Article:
No, to protect against the “idiot” inattentive ones.

You will notice example after example. The more we idiot proof the roadways, the less direct and constant attention we need to navigate them.

Then, there’s all the safety mechanisms, both in automobiles as well as on roadways. Seatbelts, air bags and crumple zones, coupled with guard rails and centre-road dividers, lull drivers into the perception that it is as if we are in an amusement park bumper car ride.

The lower the perceived consequences of a crash, the less white knuckled (attentive) we become. 

In a column a year and a half ago, I suggested that seatbelts have been one of the biggest failures in road-safety history. To illustrate my point, imagine how a law banning seatbelts might impact your level of attention behind the wheel.

All of that has contributed to the reality that fully 50 per cent of the injury cases I handle are caused by rear-ender crashes where one vehicle comes to a complete stop and the following vehicle simply drives into the back of that stopped vehicle.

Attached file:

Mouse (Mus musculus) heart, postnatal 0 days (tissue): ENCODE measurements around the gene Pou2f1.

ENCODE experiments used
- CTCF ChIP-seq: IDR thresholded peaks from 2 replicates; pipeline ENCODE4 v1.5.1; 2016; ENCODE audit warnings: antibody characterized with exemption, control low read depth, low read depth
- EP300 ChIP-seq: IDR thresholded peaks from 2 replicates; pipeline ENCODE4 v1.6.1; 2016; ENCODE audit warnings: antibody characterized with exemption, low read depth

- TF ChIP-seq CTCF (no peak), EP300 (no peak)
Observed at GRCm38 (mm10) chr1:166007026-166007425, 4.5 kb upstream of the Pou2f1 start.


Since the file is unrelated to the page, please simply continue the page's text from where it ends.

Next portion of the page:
Inattention is the boogeyman. And looking back, we created the “perfect storm” of factors to bring it about.

We could choose to put road safety resources into hunting the boogeyman down and slaying it. Like we’ve worked hard to do with impaired driving.

We could implement a well-funded campaign educating drivers that constant attention is required behind the wheel: 

  • That it’s not enough to stay within the lines, within the speed limit, and unimpaired by alcohol and drugs. 
  • That it’s not enough to keep your eyes on the road ahead of you.

The science is clear that looking out of the windshield, if your brain is elsewhere, will result in you “missing” up to 50 per cent of what is there to be seen. 

That’s what causes all those entirely preventable rear-enders.

But we’re not. We’re doing the opposite. We are implementing more road “safety” policies that feed and nurture the boogieman. The worst being our law banning hand held cell phone use.